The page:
As a society, we rely on effective social services agencies that are publicly financed to support our most vulnerable residents. Only if in need of these services can one truly understand how necessary and life-changing social supports can be. One thing is certain; when a member of our community is in need, we have a collective duty to ensure they are appropriately supported.
But research has shown that clustering services in one location can have lasting negative impacts on the community and on the individuals who are accessing the services. We have a responsibility to re-envision the social services structure based on evidence and best practices to better serve our residents.
The reality is that there is no perfect community for an archaic emergency mega-shelter. When I hear that Vanier is the ideal location for a shelter of this magnitude, I wonder why anyone would hold that belief.
The Salvation Army started off on the wrong foot with its shelter proposal. After repeated requests to reconsider and acknowledge the need for meaningful engagement with the community, it continued to pursue its plan in a cold, corporate manner, alienating the community through its insincerity and close-mindedness.
Throughout the summer months, we have highlighted to the Salvation Army its responsibility to engage meaningfully with the community, to reconsider its approach and proposed site. We have requested multiple consultations to ensure that residents’ voices are properly heard and considered. The answer from the Salvation Army was an open-house consultation held Sept. 13.
As if this were a simple planning project without broader social impacts, the Salvation Army hosted one public session earlier this week to take questions and explain their mega-project. It remains unclear how thoroughly Salvation Army officials have engaged their clients and staff members.
We have repeatedly emphasized that the level of interest and opposition from our community and many other Ottawa residents deserves more than one day of consultation to meaningfully engage and gather a complete range of feedback.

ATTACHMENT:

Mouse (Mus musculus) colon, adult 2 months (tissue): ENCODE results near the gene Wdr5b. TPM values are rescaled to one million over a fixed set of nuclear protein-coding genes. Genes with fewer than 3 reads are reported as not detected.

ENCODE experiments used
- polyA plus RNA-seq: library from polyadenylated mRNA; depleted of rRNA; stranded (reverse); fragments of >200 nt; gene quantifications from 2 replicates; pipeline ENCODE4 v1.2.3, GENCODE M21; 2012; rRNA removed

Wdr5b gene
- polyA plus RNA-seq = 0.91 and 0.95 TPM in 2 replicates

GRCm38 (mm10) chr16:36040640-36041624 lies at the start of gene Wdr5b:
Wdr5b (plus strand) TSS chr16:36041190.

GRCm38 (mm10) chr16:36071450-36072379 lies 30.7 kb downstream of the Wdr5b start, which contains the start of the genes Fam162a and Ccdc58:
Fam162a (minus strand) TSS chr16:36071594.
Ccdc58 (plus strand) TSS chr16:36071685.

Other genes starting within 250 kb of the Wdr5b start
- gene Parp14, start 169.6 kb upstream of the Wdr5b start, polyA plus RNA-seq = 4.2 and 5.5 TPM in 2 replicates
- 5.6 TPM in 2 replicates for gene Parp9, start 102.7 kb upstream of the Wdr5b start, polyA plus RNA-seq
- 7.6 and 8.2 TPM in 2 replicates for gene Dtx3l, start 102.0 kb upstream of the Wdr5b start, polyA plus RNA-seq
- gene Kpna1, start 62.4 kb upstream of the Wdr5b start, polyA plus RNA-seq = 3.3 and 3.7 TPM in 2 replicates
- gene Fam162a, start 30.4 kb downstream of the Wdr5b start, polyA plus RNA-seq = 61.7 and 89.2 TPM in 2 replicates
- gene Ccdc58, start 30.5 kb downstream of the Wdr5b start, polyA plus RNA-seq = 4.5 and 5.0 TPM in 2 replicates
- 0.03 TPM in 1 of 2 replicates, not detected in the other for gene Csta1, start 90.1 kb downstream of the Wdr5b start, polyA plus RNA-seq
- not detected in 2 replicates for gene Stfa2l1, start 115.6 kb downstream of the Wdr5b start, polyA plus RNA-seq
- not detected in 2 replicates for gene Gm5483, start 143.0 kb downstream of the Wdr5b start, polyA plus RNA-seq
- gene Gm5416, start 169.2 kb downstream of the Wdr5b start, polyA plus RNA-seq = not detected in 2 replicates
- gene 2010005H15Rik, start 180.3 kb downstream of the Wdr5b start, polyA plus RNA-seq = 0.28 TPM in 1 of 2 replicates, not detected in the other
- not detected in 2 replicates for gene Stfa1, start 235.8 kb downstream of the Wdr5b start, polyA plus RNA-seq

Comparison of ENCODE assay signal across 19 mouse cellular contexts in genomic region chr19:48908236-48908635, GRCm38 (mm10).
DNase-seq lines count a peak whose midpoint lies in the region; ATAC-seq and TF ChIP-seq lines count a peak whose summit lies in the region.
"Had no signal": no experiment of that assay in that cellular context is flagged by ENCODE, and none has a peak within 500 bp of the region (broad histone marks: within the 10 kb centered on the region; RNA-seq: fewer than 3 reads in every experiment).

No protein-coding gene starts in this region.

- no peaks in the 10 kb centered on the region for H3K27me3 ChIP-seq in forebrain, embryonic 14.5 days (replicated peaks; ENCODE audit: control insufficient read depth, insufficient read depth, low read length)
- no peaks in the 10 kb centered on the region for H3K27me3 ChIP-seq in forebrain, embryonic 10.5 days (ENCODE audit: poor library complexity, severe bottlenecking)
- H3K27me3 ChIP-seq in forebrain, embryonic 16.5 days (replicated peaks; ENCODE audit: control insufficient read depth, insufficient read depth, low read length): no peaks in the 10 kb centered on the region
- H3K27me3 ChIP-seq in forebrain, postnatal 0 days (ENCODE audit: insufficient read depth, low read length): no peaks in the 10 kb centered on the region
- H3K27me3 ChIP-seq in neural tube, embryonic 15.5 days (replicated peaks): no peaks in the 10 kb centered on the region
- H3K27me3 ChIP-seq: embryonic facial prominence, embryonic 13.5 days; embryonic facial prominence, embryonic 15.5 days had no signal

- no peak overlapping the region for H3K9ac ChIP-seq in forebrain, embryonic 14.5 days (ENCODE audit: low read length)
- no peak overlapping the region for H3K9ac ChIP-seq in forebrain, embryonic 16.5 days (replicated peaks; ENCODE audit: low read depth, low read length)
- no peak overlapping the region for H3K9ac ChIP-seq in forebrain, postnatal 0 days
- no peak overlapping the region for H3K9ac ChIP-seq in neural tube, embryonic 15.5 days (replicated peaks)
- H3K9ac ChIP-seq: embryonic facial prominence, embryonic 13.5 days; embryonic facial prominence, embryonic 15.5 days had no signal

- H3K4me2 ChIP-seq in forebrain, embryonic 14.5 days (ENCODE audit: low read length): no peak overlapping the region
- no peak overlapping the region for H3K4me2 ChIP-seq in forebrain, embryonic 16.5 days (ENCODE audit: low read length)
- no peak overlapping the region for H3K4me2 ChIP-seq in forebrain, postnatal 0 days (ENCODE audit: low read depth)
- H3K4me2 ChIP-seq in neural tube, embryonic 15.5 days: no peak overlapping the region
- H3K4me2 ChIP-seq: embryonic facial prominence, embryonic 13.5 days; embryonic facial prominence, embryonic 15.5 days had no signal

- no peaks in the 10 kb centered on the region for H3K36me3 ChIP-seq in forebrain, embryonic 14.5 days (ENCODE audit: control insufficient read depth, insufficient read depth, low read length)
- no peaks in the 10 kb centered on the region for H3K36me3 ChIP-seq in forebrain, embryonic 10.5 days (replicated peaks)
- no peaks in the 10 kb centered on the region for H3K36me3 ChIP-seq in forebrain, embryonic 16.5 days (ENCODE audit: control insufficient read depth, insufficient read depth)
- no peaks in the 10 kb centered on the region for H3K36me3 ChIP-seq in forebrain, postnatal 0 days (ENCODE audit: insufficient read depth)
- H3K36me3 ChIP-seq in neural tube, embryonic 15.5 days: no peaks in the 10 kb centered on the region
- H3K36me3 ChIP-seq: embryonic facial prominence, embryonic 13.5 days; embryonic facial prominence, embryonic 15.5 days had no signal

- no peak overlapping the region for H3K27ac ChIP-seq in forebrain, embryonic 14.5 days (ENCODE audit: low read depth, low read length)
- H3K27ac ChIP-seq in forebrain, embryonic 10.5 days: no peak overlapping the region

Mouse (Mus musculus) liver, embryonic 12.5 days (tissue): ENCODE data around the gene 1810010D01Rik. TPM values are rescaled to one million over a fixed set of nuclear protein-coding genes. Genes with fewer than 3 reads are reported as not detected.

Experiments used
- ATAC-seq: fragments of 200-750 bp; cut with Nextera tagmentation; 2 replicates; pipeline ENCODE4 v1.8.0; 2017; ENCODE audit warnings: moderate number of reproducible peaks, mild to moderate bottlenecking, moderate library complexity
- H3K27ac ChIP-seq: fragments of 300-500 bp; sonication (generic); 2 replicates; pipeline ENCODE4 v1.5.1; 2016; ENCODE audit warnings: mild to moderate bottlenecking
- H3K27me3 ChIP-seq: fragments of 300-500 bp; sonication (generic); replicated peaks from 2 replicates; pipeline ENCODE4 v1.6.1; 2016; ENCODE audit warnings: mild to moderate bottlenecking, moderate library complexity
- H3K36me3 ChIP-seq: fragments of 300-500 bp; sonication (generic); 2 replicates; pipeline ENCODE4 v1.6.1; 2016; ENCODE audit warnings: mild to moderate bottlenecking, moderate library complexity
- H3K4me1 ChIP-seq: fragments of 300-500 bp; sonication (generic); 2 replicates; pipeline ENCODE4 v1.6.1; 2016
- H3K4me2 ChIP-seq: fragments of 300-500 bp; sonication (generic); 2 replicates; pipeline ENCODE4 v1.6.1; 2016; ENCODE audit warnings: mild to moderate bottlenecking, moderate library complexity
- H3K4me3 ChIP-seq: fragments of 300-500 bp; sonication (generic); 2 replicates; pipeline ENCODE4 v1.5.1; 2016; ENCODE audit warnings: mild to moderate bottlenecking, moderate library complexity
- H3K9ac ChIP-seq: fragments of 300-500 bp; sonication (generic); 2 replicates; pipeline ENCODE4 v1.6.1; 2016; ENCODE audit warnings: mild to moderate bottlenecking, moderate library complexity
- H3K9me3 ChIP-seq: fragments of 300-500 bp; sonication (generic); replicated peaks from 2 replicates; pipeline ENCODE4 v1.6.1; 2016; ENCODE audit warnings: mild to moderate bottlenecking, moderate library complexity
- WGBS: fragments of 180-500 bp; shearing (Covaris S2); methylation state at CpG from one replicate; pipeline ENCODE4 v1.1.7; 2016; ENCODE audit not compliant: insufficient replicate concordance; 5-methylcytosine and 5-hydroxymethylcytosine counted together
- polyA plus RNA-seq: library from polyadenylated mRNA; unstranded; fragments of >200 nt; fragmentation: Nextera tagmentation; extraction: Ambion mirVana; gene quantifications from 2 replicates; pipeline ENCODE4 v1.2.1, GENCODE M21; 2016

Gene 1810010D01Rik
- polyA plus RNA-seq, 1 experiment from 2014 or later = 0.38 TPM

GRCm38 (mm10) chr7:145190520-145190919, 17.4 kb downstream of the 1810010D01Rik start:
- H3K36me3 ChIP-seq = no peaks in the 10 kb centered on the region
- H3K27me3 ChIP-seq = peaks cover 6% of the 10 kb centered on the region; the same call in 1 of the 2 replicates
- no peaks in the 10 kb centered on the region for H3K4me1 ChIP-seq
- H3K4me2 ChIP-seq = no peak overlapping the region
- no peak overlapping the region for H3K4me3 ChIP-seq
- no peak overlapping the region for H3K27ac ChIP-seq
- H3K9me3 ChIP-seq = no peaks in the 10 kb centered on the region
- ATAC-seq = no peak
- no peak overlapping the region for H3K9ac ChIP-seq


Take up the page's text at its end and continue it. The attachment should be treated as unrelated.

Unfortunately, the staff at the Salvation Army’s Open House were more interested in sharing their work than in taking notes and considering new approaches.
Based on the continued concerns and questions from the community, we will ensure that the summary of comments received by city staff is shared with the broader public. We ask that the Salvation Army respond in writing to the wide range of comments and bring major changes to the proposal.
A more effective consultation could have been a video describing the project with a variety of expert opinions. This video could have been posted online later on for all who are interested in learning more. Following the showing of the video, there could have been a public question and answer session. The consultation should have been recorded and shared with those who could not attend. A few evening sessions, using this approach, would have allowed for meaningful engagement.
The Salvation Army’s $50 million project is a worthwhile investment in Ottawa. If it is done right, it will allow for a shift in housing supports and stabilization for our most vulnerable community members. The Salvation Army has been given an opportunity to listen, adapt and rethink. Hopefully, this big corporate social service will change its tone and bring innovation to Ottawa.